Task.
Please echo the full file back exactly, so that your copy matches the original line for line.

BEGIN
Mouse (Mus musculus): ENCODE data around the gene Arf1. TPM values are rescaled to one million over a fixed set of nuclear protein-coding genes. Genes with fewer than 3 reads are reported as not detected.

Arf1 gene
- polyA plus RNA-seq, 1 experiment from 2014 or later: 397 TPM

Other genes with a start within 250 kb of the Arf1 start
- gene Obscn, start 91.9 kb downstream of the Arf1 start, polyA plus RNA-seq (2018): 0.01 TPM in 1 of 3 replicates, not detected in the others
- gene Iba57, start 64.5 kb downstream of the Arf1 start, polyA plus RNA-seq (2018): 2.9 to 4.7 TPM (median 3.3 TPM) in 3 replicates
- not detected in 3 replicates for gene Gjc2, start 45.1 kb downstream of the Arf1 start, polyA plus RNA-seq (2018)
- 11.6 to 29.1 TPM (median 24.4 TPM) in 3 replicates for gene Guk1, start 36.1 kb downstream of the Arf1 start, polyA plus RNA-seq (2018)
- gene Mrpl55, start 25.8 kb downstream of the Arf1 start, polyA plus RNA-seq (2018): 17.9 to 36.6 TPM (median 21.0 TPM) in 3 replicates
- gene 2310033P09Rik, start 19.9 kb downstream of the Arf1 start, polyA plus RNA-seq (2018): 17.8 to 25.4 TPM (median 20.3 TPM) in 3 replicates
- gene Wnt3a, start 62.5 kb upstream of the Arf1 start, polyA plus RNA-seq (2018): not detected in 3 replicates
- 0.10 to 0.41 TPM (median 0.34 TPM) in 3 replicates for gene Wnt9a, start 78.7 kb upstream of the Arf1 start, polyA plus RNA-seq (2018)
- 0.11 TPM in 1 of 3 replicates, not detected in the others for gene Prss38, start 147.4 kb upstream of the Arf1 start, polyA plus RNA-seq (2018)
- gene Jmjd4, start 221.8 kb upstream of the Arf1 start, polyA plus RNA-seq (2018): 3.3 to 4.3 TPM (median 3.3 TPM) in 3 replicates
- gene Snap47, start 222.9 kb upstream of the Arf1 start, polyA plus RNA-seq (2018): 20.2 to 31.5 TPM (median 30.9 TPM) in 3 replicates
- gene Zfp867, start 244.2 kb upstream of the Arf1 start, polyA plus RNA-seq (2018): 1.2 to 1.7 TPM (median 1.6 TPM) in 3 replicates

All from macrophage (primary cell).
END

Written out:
Mouse (Mus musculus): ENCODE data around the gene Arf1. TPM values are rescaled to one million over a fixed set of nuclear protein-coding genes. Genes with fewer than 3 reads are reported as not detected.

Arf1 gene
- polyA plus RNA-seq, 1 experiment from 2014 or later: 397 TPM

Other genes with a start within 250 kb of the Arf1 start
- gene Obscn, start 91.9 kb downstream of the Arf1 start, polyA plus RNA-seq (2018): 0.01 TPM in 1 of 3 replicates, not detected in the others
- gene Iba57, start 64.5 kb downstream of the Arf1 start, polyA plus RNA-seq (2018): 2.9 to 4.7 TPM (median 3.3 TPM) in 3 replicates
- not detected in 3 replicates for gene Gjc2, start 45.1 kb downstream of the Arf1 start, polyA plus RNA-seq (2018)
- 11.6 to 29.1 TPM (median 24.4 TPM) in 3 replicates for gene Guk1, start 36.1 kb downstream of the Arf1 start, polyA plus RNA-seq (2018)
- gene Mrpl55, start 25.8 kb downstream of the Arf1 start, polyA plus RNA-seq (2018): 17.9 to 36.6 TPM (median 21.0 TPM) in 3 replicates
- gene 2310033P09Rik, start 19.9 kb downstream of the Arf1 start, polyA plus RNA-seq (2018): 17.8 to 25.4 TPM (median 20.3 TPM) in 3 replicates
- gene Wnt3a, start 62.5 kb upstream of the Arf1 start, polyA plus RNA-seq (2018): not detected in 3 replicates
- 0.10 to 0.41 TPM (median 0.34 TPM) in 3 replicates for gene Wnt9a, start 78.7 kb upstream of the Arf1 start, polyA plus RNA-seq (2018)
- 0.11 TPM in 1 of 3 replicates, not detected in the others for gene Prss38, start 147.4 kb upstream of the Arf1 start, polyA plus RNA-seq (2018)
- gene Jmjd4, start 221.8 kb upstream of the Arf1 start, polyA plus RNA-seq (2018): 3.3 to 4.3 TPM (median 3.3 TPM) in 3 replicates
- gene Snap47, start 222.9 kb upstream of the Arf1 start, polyA plus RNA-seq (2018): 20.2 to 31.5 TPM (median 30.9 TPM) in 3 replicates
- gene Zfp867, start 244.2 kb upstream of the Arf1 start, polyA plus RNA-seq (2018): 1.2 to 1.7 TPM (median 1.6 TPM) in 3 replicates

All from macrophage (primary cell).